Houston-based Dynegy Inc., an independent power producer that operates in eight states, recommended that Pennsylvania adopt a mass-based plan. In comments to the Pennsylvania Department of Environmental Protection, the company said allowances should be allocated based on historical emissions or auctioned to generators and "a restricted pool of non-affected participants."

Dynegy said allocating allowances to electricity retailers would only "increase costs that are ultimately passed onto consumers." The company also cautioned against using set-asides and allocations as "a source of funding for incentives and subsidies."

Chicago-based Exelon Corp., which operates the nation’s largest nuclear fleet, also favors a mass-based approach, which would allow states "to auction or allocate allowances for maximum benefits," spokesman Paul Adams said in a statement.

Exelon, however, declined to specify how it believes allowances should be allocated.

In neighboring Missouri, St. Louis-based Ameren Corp. and other utilities have convinced state regulators that a mass-based approach is preferable (EnergyWire, Dec. 3). But the company declined to say how it thinks allowances ought to be allocated.

"There are still many details that must be considered as we move forward under a mass-based approach," Ajay Arora, Ameren Missouri’s vice president for environmental services and generation resource planning, said in a statement.

Steering clear of ‘default option’

Like other environmental groups, the Natural Resources Defense Council would prefer a RGGI-style auction with proceeds invested in energy efficiency, renewable energy and bill rebates, especially for low-income consumers, said Katharine McCormick, Midwest advocate for the NRDC.

Meanwhile, the group is cautioning against the "default option," in which states simply hand out allowances based on historical CO2 emissions.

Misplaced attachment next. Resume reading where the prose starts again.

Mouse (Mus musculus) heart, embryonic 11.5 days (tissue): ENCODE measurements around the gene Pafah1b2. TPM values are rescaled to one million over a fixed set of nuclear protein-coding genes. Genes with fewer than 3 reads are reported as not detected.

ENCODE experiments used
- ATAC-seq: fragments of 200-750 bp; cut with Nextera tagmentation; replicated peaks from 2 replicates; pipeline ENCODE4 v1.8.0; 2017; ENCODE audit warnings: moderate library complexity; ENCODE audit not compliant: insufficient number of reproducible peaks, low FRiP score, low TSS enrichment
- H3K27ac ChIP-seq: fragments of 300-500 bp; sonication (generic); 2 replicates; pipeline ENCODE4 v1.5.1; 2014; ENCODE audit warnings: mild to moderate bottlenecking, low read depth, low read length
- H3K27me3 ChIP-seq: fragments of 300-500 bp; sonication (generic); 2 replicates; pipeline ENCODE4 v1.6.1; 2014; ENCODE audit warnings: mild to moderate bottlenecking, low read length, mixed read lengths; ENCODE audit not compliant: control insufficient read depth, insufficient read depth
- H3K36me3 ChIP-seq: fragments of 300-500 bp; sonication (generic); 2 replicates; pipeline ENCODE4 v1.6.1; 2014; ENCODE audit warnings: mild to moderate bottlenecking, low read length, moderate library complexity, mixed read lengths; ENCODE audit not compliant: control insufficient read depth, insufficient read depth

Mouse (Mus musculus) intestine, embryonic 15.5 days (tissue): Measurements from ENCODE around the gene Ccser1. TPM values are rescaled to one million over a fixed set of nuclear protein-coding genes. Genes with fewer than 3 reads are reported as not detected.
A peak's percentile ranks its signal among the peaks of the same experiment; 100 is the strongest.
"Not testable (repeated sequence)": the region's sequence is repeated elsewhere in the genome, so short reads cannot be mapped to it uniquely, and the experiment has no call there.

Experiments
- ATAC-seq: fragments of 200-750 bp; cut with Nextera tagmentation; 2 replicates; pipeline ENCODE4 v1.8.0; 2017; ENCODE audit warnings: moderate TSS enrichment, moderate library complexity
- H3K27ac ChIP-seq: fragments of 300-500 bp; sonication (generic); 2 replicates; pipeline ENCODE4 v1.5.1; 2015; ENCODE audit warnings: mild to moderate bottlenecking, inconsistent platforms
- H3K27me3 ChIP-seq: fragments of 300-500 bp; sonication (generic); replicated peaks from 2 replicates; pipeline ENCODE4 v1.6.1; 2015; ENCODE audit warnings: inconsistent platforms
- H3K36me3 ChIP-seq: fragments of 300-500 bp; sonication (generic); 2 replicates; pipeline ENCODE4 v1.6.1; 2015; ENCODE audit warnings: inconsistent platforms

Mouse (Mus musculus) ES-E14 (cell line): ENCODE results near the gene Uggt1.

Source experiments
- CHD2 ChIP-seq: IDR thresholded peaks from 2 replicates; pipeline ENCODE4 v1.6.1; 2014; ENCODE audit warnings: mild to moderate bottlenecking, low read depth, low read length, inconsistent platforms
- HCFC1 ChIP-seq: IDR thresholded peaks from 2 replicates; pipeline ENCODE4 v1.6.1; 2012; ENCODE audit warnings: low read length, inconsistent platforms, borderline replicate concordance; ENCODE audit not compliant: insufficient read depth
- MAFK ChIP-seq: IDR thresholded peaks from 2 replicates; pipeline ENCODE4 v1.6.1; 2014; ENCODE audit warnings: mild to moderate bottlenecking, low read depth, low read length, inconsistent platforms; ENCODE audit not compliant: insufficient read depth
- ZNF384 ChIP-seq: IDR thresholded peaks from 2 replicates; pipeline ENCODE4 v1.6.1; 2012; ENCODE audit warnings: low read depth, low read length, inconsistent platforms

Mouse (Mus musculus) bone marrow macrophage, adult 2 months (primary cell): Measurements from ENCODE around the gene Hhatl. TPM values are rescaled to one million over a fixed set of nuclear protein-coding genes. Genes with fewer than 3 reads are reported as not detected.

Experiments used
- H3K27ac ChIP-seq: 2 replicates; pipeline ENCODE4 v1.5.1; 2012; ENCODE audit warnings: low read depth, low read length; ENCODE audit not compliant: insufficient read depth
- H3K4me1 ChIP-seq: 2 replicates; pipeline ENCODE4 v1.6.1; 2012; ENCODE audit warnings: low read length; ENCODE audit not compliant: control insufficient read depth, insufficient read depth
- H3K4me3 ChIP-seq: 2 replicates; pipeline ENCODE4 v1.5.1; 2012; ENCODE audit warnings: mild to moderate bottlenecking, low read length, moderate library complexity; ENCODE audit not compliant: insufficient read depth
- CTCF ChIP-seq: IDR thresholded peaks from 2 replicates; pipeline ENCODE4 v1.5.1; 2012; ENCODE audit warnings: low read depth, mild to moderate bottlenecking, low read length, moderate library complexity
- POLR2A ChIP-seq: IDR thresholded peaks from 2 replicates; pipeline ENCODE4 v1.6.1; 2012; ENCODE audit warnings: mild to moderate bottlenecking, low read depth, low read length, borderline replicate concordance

"That basically just rewards the biggest polluters," McCormick said, adding that generators that cut carbon pollution can potentially profit by selling allowances rather than passing those benefits onto consumers.

But McCormick said there is also "middle ground" in states where an auction is unpalatable. Other options include allocating allowances based on electrical output, which would mean renewable energy and energy efficiency providers. In deregulated states, allowances could also be distributed to utilities, which could sell them to generators and use revenue to reduce costs for consumers or invest in clean energy.

Chris Kunkle, regional policy manager for Wind on the Wires, an advocacy group based in St. Paul, said how allowances are allocated in states choosing mass-based plans is among the key policy decisions that can help maximize the benefits of the enormous wind potential across the Upper Plains.

The group sees "tremendous opportunity" for states such as the Dakotas, Iowa and Minnesota, which benefit by exporting carbon-free energy to neighbors in search of ways to meet Clean Power Plan targets at the lowest possible cost.

"We think regulators and utilities are going to recognize the value there," he said.